If you are in a client based business, like web design and development, or really any client based business for that matter, it is easy to forget about your own business. You are busy serving your client, making sure everything is just right for them. The next thing you know, your own marketing and digital presence is suffering.
I've seen it time and time again. Clients haven't updated their website in 9+ years. Events are being promoted that took place last week, month, or even year. Their services don't reflect current pricing or offerings. I've seen it and I've experienced it myself.
They say that a mechanics car is often in disrepair, even though he has the knowledge, tools, and means to fix it. The same can be true of a web designers website. My site wasn't terrible by any means, but it had been neglected. I had let myself get away with practices I don't let my clients get away with.
But last week, I found the motivation to dive deep into my website. It started with a review by a fellow web designer, Evgenii Tilipman. He was kind enough to review my website. I also attended a portfolio training by Payton Clark Smith for his new community that I'm a founder in - Pait Pro. Both Evgenii's and Payton's feedback was super helpful and motivating.
Not only did I rework my own portfolio, but I kept going. I reworked most of my website.
What did I learn about redesigning and reworking the copy on my own website?
1. Every page needs a focus.
Your H1 and Title tag should drive the focus of your page. Each section should be connected to your main idea in some way. If you can't connect a section to your main idea, leave it out or build out another page altogther. Maybe that idea should be the focus of an entirely new page.
2. Sections should compliment and flow from one another.
As I read back through my site, I realized this was one of my main struggles. Several sections were delivering the same message in slightly different ways. Instead of complimenting one another they were competing. As well as they weren't continuing the main idea from point 1.
I reworked the copy to better lead visitors through the page and cut everything else that was extraneous. It was tough getting rid of sections I had worked hard to craft, but in the end it was worth it. The site is more fluid and cohesive, rather than choppy and mix messaging.
3️. Focus on SEO optimization but not at the detriment of readability.
I had become too focused on getting all my keywords (main, short, and long tail) on the page. I wasn't paying attention to how everything flowed together or if I had already said that same thing in a slightly different way.Yes, focus on SEO optimization, but make sure the content is readable. Google might increase your rankings (I had been moving up in the rankings so I thought nothing was wrong), but that doesn't mean your site will convert.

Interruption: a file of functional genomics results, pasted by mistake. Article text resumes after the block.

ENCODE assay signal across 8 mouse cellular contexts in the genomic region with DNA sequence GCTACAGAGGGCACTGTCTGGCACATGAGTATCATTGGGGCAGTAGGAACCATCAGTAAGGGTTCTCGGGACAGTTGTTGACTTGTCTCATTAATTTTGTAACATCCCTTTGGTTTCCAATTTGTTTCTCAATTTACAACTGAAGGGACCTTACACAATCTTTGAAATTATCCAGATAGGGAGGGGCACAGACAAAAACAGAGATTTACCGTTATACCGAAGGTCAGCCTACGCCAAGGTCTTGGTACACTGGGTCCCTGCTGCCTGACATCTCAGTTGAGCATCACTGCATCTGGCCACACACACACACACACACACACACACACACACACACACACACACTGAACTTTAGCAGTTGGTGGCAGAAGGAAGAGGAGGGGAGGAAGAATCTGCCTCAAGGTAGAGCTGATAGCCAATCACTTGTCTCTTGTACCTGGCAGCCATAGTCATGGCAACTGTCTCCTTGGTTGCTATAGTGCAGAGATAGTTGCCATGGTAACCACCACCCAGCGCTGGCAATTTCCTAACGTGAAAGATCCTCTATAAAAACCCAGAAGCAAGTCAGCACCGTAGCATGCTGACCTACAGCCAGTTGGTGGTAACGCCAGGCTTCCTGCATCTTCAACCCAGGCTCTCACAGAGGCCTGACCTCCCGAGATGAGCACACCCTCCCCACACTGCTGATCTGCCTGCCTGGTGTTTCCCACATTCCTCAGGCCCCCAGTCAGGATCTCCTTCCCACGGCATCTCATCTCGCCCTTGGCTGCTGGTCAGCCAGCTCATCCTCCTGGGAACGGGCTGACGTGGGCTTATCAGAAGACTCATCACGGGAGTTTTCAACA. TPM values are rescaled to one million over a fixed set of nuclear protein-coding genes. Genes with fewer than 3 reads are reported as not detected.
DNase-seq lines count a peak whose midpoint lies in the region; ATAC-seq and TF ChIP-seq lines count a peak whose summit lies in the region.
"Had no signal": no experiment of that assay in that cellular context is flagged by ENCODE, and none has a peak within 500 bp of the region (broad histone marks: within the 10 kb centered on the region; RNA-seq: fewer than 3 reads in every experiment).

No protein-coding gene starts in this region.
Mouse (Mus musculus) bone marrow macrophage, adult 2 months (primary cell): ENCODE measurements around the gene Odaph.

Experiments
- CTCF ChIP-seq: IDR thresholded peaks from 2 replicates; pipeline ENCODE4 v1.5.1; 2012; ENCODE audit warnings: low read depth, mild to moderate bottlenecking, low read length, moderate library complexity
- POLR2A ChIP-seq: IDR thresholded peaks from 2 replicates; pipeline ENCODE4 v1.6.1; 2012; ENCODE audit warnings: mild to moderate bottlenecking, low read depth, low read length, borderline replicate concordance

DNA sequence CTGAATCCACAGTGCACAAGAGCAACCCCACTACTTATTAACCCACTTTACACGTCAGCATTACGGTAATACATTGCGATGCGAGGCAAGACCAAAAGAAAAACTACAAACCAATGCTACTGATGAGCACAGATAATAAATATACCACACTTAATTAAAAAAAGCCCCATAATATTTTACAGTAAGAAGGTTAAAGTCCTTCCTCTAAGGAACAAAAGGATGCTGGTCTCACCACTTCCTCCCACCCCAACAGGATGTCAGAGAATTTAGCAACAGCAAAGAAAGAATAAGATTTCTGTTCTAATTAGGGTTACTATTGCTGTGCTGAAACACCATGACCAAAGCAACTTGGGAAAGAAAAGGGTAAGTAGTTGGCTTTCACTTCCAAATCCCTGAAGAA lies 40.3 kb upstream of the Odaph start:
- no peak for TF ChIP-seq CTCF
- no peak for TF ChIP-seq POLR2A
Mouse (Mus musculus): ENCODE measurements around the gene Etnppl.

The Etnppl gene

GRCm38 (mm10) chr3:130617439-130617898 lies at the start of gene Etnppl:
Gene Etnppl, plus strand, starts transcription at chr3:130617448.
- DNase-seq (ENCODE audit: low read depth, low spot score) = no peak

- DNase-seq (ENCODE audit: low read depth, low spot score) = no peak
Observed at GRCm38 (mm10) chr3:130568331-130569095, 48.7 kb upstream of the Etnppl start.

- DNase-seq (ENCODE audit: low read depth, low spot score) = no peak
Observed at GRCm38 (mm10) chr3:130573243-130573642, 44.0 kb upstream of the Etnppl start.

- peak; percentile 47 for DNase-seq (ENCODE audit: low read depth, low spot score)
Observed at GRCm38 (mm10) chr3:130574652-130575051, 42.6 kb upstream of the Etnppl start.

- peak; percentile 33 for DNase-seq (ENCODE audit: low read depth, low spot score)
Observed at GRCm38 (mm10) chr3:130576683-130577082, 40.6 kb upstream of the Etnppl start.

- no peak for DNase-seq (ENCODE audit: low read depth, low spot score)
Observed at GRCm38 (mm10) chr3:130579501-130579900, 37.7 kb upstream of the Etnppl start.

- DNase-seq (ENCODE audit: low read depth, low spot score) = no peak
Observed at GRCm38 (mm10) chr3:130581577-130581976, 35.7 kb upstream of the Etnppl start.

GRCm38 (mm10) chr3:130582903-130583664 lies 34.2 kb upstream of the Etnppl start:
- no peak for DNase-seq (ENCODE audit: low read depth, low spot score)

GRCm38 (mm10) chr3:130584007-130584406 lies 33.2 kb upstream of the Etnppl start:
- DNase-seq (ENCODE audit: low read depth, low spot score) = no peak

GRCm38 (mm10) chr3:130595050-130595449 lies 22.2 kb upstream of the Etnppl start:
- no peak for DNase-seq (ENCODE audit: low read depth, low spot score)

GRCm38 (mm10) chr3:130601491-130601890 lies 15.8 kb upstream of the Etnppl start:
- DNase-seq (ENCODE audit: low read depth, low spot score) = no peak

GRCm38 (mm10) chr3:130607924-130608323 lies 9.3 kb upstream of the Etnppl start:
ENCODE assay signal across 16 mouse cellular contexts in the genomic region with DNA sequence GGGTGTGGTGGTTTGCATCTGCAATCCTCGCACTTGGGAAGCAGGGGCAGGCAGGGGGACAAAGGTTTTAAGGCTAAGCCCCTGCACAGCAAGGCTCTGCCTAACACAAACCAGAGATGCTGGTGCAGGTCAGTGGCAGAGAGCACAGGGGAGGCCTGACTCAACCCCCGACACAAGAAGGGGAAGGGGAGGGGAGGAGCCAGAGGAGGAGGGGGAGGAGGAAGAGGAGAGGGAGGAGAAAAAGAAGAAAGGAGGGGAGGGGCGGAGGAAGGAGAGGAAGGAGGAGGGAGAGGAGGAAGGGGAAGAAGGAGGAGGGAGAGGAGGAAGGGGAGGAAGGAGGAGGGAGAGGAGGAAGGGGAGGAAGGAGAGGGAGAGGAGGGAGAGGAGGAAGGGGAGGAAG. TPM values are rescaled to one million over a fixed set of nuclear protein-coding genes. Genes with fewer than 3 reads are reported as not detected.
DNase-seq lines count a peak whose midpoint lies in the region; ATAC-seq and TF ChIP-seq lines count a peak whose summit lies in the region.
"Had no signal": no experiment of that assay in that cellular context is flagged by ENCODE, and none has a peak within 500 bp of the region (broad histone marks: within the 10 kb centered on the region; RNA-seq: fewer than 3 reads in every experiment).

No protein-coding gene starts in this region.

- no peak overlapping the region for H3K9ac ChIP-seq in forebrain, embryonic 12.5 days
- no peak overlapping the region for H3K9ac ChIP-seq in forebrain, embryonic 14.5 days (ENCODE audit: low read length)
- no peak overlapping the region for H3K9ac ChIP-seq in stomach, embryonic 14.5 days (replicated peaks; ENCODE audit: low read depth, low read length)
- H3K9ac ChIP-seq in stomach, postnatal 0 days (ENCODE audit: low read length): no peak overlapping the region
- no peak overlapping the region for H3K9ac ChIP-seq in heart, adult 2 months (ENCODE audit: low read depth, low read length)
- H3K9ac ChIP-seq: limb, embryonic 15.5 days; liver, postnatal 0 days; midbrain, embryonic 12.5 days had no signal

If your users aren't met with a cohesive well structured page that leads them to your call to action, they won't convert into a lead and potentially a customer.
All that is not to say that you should throw all your hard SEO work out the window. I sure didn't. I have worked hard to get certain pages to rank in the top 10 for certain keywords. Instead of throwing them out and starting fresh, I used the same keywords I had started ranking for, but I rewrote all the content around them. Yes, it was a chore, but I believe it is going to pay off in the long run. Not only will my pages be easier to read, they will also be better optimized. Google ranks a website and web page on a number of factors. One of those factors is search intent. By better structuring my content around intent, I believe I will actually rank higher.
Focus on SEO but also focus on readability and search intent.
4. Look at your competitors.
Tools like SEMrush allow you the opportunity to discern your competitors strategies. When you see something working for them, go look at how things are structured. How the page is setup. What they are highlighting and how they are doing it.
It is important you don't copy them. I'm not advocating you steal their page and make it yours. Rather, I'm saying look at their strategy and utilize portions of it that will work for you.
I have personally gained a lot of insight and have made my pages better by looking at my competitors pages. Tools like SEMrush will definitely help and keep you from stabbing in the dark. But you can also run a quick search in google to find out who your competitors are. Just type “related:[your URL website]” in the search box. This may or may not work for your site. It generally works best for those sites that are larger. But it can't hurt to give it a try.
You can also just type in your keyword and your location. For me it is: Web Designer Dallas TX or another city in the metroplex. That will bring back competitors in my area. I can then go to their website and see what strategies they are employing to rank on the first page of Google.
Don't get so focused on your clients' that you forget your own web presence. It is the first place people will go to checkout your work and what you offer. You need to make sure it is primed and ready to convert.